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Document Type

Peer-Review Article

Abstract

In a previous paper it was shown that an eastern-Ontario population of the early-spring mosquito Aedes provocans had an atypical age structure: the adult-female population aged rapidly and synchronously, achieving an advanced gonotrophic age in an unusually brief period of time. The present study examined the age structure of Ae. provocans near Waterloo, in south-western Ontario, at a site at which adult emergence occurred over a wider, more variable period and at which the preferred nectar sources for young adults were much less abundant. In Waterloo, the adult-female population aged more slowly and much less synchronously than in eastern Ontario. The role of resources, particularly nectar, in leading to delayed aging, is discussed.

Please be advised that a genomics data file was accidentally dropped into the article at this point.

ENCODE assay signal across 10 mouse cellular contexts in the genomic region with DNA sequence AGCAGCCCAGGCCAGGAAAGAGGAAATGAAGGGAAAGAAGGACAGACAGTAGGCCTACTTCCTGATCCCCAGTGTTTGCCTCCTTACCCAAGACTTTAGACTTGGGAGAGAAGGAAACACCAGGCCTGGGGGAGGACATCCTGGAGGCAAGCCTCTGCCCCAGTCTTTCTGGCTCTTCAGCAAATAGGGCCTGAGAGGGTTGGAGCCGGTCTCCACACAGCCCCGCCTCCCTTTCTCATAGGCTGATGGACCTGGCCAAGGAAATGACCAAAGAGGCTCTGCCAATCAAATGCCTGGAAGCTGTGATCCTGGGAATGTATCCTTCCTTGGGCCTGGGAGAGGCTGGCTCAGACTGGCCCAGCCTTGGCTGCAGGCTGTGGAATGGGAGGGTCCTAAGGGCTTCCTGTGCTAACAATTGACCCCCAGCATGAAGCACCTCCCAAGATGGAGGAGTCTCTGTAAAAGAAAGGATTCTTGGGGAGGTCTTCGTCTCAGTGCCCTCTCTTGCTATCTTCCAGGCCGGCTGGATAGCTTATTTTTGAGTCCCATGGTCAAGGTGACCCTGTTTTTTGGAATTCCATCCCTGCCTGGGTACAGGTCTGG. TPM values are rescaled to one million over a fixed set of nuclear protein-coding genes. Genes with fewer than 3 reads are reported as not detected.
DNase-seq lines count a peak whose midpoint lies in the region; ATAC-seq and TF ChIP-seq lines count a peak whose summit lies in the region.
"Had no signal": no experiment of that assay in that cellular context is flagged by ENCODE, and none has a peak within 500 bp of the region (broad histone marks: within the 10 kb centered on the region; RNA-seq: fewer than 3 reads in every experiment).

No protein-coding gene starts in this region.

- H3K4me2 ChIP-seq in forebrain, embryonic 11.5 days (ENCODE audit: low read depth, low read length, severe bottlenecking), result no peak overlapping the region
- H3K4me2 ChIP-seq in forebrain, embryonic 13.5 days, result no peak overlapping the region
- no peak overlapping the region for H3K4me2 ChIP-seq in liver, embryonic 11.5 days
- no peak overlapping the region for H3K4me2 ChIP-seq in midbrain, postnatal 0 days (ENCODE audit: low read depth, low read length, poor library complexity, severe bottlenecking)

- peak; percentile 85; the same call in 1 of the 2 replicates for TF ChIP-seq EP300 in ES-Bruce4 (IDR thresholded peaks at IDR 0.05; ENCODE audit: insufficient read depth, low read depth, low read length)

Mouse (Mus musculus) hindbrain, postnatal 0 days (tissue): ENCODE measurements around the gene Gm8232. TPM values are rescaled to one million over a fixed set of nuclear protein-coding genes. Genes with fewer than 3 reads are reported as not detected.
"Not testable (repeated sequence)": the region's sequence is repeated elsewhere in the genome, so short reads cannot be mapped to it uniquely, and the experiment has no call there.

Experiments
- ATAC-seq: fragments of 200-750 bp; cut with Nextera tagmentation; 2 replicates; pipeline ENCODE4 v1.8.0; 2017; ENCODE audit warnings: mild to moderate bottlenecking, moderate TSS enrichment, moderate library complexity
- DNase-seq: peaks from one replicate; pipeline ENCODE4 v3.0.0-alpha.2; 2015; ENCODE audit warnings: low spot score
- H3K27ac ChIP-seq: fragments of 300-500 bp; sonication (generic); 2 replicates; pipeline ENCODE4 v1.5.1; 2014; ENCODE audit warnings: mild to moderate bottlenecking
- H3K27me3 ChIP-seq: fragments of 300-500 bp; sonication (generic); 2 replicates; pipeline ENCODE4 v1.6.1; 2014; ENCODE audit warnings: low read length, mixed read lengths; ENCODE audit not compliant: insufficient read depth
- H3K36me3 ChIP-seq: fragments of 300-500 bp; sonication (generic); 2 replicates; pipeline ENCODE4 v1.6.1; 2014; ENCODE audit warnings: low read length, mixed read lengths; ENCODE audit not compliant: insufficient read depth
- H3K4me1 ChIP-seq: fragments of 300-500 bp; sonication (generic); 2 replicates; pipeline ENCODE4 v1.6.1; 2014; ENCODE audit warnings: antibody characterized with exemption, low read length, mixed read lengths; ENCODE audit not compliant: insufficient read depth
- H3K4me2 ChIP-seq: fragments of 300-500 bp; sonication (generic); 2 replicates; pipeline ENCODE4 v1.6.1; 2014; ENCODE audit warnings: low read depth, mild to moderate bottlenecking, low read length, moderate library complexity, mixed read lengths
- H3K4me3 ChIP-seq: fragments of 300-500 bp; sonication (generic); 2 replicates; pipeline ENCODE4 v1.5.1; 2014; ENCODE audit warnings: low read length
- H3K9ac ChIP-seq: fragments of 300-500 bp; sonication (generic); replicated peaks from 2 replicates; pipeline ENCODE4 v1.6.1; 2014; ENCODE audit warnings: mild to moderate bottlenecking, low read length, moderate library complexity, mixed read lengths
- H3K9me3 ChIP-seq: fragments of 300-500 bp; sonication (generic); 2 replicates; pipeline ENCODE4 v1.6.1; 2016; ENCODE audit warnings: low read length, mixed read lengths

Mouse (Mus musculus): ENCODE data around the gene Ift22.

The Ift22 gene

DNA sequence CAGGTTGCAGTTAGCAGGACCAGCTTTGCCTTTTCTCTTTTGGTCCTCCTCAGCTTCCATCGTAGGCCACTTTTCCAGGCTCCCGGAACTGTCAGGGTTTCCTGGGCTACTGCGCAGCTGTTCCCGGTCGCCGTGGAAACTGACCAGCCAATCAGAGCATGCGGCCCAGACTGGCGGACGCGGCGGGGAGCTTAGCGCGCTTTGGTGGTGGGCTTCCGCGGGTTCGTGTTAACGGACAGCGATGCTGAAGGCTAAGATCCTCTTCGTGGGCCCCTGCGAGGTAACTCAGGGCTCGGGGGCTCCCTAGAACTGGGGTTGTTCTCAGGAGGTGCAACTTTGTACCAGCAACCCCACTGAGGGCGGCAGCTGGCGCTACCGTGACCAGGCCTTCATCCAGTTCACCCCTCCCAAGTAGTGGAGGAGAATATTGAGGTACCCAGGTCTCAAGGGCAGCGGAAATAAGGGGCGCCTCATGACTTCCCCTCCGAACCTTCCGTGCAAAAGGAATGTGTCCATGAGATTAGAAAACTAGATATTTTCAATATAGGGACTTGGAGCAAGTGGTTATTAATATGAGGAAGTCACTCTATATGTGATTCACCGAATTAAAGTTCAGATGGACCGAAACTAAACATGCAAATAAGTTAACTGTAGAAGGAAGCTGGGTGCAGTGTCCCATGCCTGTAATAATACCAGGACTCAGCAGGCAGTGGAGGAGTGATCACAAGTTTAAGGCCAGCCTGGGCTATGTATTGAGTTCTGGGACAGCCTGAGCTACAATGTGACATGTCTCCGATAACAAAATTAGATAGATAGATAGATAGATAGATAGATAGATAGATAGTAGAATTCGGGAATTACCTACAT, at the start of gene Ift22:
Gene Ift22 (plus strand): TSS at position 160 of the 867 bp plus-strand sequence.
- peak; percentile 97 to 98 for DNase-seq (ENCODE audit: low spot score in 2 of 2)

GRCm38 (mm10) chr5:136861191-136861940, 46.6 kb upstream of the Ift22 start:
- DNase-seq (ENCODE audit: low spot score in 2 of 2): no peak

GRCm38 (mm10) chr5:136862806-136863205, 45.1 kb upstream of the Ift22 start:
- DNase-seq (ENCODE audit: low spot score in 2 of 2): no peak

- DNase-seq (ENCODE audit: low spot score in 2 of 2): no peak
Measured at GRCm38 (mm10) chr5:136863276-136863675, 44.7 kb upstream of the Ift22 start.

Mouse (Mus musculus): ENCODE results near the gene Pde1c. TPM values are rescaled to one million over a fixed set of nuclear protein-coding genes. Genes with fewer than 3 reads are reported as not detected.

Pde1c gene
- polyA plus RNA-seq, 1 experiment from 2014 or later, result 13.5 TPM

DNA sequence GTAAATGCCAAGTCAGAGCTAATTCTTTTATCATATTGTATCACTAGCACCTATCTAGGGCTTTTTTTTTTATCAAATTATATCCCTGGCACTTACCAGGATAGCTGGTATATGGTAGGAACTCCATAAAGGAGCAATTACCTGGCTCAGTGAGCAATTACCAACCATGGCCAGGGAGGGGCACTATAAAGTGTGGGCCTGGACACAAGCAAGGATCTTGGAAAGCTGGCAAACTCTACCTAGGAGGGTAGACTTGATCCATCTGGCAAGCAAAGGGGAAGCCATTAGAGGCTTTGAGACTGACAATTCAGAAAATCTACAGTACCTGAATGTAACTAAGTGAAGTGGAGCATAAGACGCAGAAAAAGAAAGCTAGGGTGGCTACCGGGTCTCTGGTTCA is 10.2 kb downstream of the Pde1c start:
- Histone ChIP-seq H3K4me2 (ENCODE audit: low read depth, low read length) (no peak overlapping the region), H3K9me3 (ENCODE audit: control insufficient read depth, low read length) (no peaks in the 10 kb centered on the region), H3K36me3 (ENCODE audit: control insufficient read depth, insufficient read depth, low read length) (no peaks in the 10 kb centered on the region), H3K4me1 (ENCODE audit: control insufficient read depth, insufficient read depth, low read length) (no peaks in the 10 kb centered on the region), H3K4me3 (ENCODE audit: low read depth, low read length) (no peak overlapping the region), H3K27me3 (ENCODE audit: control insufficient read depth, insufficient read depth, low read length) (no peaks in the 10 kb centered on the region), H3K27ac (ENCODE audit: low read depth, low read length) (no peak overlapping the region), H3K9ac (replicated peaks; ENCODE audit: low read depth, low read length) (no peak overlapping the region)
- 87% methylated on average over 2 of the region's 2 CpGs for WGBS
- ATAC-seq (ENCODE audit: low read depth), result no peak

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Entomology Commons

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